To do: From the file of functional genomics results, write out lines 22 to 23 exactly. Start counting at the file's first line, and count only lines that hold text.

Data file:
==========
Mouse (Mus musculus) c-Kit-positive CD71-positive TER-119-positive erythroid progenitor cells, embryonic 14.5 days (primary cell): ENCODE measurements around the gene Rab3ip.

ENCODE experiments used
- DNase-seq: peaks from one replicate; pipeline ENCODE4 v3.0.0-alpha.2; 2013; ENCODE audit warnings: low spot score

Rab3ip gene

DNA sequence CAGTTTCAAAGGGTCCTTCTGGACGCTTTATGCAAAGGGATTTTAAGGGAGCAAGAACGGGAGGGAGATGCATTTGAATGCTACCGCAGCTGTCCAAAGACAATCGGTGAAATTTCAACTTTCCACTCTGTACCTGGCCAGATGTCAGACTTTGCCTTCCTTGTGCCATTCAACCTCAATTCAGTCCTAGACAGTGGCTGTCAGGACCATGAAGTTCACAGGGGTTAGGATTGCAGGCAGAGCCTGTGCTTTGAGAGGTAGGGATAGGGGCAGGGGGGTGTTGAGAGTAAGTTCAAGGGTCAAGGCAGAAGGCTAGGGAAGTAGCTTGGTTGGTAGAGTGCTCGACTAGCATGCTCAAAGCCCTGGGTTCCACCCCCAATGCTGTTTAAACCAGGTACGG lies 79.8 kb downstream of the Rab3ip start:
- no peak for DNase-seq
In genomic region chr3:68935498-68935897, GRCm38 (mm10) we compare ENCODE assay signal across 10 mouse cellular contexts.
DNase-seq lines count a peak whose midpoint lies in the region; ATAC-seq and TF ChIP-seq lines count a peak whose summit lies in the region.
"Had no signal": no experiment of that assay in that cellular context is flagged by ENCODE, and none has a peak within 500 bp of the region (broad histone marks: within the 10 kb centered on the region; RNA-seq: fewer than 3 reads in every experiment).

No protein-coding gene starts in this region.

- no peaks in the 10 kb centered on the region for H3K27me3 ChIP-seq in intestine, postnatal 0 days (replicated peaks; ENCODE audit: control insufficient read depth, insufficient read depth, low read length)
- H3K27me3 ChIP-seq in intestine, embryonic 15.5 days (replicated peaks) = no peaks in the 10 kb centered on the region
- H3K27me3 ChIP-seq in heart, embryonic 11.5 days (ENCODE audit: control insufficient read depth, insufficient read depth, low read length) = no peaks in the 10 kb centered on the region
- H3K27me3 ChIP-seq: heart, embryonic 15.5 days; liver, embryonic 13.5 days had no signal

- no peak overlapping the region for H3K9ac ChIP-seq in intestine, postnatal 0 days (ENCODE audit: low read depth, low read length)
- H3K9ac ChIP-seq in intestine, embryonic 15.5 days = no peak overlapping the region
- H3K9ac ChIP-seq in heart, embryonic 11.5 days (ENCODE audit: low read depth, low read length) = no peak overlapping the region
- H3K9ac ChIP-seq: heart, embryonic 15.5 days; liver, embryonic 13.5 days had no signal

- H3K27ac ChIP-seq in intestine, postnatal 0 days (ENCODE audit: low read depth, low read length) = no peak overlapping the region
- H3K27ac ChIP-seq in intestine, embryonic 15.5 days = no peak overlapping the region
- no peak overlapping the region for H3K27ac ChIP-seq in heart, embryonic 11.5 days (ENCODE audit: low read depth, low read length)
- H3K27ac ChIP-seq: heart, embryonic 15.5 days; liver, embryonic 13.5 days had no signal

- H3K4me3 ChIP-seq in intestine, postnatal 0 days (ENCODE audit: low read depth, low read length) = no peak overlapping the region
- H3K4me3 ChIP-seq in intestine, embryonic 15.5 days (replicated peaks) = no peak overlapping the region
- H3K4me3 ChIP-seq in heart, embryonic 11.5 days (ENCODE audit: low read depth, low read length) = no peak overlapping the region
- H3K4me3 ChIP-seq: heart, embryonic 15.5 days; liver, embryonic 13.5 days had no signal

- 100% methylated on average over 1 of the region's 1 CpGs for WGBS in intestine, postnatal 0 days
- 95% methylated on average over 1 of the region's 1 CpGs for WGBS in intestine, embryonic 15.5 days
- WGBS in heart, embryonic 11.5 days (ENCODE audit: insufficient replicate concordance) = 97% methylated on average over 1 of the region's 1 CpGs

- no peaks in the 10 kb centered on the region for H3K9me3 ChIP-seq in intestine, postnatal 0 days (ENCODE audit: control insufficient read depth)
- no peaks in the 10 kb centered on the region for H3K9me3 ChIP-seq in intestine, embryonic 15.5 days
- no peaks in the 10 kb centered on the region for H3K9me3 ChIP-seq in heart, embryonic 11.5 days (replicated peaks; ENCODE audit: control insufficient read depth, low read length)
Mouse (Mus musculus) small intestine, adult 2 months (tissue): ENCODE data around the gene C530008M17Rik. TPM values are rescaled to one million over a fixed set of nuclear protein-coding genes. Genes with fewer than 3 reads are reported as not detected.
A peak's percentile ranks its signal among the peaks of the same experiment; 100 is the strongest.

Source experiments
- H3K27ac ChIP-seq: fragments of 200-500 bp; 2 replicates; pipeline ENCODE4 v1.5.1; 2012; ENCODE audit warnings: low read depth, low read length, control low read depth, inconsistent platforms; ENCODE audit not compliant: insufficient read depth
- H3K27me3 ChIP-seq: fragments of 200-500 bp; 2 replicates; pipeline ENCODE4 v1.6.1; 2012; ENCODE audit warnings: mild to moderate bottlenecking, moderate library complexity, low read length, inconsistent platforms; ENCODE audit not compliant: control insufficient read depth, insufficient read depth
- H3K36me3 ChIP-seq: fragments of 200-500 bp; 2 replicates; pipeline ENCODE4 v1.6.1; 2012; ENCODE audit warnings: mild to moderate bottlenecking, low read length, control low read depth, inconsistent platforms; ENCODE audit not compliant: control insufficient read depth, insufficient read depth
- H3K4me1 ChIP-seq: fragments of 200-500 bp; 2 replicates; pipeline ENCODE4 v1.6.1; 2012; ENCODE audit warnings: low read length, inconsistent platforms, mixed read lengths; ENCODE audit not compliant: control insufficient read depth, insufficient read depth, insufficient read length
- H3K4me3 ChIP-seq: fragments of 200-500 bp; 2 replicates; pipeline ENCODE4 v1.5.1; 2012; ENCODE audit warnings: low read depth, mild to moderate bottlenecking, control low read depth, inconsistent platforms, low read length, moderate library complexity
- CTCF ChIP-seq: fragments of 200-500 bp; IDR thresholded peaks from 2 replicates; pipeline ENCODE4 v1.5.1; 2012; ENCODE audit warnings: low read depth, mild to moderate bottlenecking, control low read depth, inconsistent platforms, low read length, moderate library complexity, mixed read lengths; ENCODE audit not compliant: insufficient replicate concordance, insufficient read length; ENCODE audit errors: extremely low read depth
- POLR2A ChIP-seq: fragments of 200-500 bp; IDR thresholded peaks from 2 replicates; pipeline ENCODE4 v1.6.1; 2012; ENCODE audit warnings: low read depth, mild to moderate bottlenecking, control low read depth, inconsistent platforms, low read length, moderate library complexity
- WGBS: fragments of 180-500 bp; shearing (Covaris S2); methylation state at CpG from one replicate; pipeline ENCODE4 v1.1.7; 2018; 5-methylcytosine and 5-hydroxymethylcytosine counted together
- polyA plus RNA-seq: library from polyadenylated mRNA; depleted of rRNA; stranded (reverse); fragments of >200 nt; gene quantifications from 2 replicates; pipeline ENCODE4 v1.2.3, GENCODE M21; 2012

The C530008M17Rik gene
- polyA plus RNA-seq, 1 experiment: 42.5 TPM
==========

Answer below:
- H3K27ac ChIP-seq: heart, embryonic 15.5 days; liver, embryonic 13.5 days had no signal

- H3K4me3 ChIP-seq in intestine, postnatal 0 days (ENCODE audit: low read depth, low read length) = no peak overlapping the region